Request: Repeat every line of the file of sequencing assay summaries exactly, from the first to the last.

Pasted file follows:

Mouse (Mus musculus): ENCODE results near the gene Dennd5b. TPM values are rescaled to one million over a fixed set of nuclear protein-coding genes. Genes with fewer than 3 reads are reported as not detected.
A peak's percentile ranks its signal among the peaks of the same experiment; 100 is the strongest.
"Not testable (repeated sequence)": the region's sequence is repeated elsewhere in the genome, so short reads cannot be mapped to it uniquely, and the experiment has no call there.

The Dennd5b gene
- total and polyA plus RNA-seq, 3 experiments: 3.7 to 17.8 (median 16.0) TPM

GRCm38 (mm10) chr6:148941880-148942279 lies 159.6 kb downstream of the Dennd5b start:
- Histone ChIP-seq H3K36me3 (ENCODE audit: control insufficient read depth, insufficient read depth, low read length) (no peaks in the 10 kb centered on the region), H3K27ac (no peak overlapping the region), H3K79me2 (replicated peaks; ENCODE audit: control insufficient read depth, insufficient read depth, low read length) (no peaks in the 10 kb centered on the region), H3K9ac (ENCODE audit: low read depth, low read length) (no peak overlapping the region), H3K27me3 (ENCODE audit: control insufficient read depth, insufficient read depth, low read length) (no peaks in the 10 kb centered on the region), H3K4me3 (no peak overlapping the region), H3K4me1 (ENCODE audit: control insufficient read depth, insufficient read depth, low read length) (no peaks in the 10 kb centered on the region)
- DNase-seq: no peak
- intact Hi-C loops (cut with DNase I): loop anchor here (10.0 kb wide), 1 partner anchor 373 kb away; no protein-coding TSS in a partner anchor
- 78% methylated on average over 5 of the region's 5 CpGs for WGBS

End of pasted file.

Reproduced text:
Mouse (Mus musculus): ENCODE results near the gene Dennd5b. TPM values are rescaled to one million over a fixed set of nuclear protein-coding genes. Genes with fewer than 3 reads are reported as not detected.
A peak's percentile ranks its signal among the peaks of the same experiment; 100 is the strongest.
"Not testable (repeated sequence)": the region's sequence is repeated elsewhere in the genome, so short reads cannot be mapped to it uniquely, and the experiment has no call there.

The Dennd5b gene
- total and polyA plus RNA-seq, 3 experiments: 3.7 to 17.8 (median 16.0) TPM

GRCm38 (mm10) chr6:148941880-148942279 lies 159.6 kb downstream of the Dennd5b start:
- Histone ChIP-seq H3K36me3 (ENCODE audit: control insufficient read depth, insufficient read depth, low read length) (no peaks in the 10 kb centered on the region), H3K27ac (no peak overlapping the region), H3K79me2 (replicated peaks; ENCODE audit: control insufficient read depth, insufficient read depth, low read length) (no peaks in the 10 kb centered on the region), H3K9ac (ENCODE audit: low read depth, low read length) (no peak overlapping the region), H3K27me3 (ENCODE audit: control insufficient read depth, insufficient read depth, low read length) (no peaks in the 10 kb centered on the region), H3K4me3 (no peak overlapping the region), H3K4me1 (ENCODE audit: control insufficient read depth, insufficient read depth, low read length) (no peaks in the 10 kb centered on the region)
- DNase-seq: no peak
- intact Hi-C loops (cut with DNase I): loop anchor here (10.0 kb wide), 1 partner anchor 373 kb away; no protein-coding TSS in a partner anchor
- 78% methylated on average over 5 of the region's 5 CpGs for WGBS